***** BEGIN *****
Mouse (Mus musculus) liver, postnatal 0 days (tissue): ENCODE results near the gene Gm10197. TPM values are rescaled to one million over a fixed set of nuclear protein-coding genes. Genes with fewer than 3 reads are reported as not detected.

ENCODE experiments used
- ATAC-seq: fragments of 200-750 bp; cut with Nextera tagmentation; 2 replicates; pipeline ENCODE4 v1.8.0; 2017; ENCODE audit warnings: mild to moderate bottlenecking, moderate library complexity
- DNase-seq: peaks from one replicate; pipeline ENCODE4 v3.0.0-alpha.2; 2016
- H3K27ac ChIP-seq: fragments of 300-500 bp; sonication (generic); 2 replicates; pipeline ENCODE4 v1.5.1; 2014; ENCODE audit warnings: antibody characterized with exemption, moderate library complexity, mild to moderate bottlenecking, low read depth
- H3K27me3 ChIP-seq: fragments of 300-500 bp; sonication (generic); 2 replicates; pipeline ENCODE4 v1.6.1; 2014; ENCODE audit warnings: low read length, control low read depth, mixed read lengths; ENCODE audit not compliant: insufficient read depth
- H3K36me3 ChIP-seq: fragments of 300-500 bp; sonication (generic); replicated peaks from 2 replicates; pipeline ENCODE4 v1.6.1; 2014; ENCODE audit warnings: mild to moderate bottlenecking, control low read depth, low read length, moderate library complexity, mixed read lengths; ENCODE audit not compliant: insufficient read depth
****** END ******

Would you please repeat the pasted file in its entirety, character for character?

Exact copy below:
Mouse (Mus musculus) liver, postnatal 0 days (tissue): ENCODE results near the gene Gm10197. TPM values are rescaled to one million over a fixed set of nuclear protein-coding genes. Genes with fewer than 3 reads are reported as not detected.

ENCODE experiments used
- ATAC-seq: fragments of 200-750 bp; cut with Nextera tagmentation; 2 replicates; pipeline ENCODE4 v1.8.0; 2017; ENCODE audit warnings: mild to moderate bottlenecking, moderate library complexity
- DNase-seq: peaks from one replicate; pipeline ENCODE4 v3.0.0-alpha.2; 2016
- H3K27ac ChIP-seq: fragments of 300-500 bp; sonication (generic); 2 replicates; pipeline ENCODE4 v1.5.1; 2014; ENCODE audit warnings: antibody characterized with exemption, moderate library complexity, mild to moderate bottlenecking, low read depth
- H3K27me3 ChIP-seq: fragments of 300-500 bp; sonication (generic); 2 replicates; pipeline ENCODE4 v1.6.1; 2014; ENCODE audit warnings: low read length, control low read depth, mixed read lengths; ENCODE audit not compliant: insufficient read depth
- H3K36me3 ChIP-seq: fragments of 300-500 bp; sonication (generic); replicated peaks from 2 replicates; pipeline ENCODE4 v1.6.1; 2014; ENCODE audit warnings: mild to moderate bottlenecking, control low read depth, low read length, moderate library complexity, mixed read lengths; ENCODE audit not compliant: insufficient read depth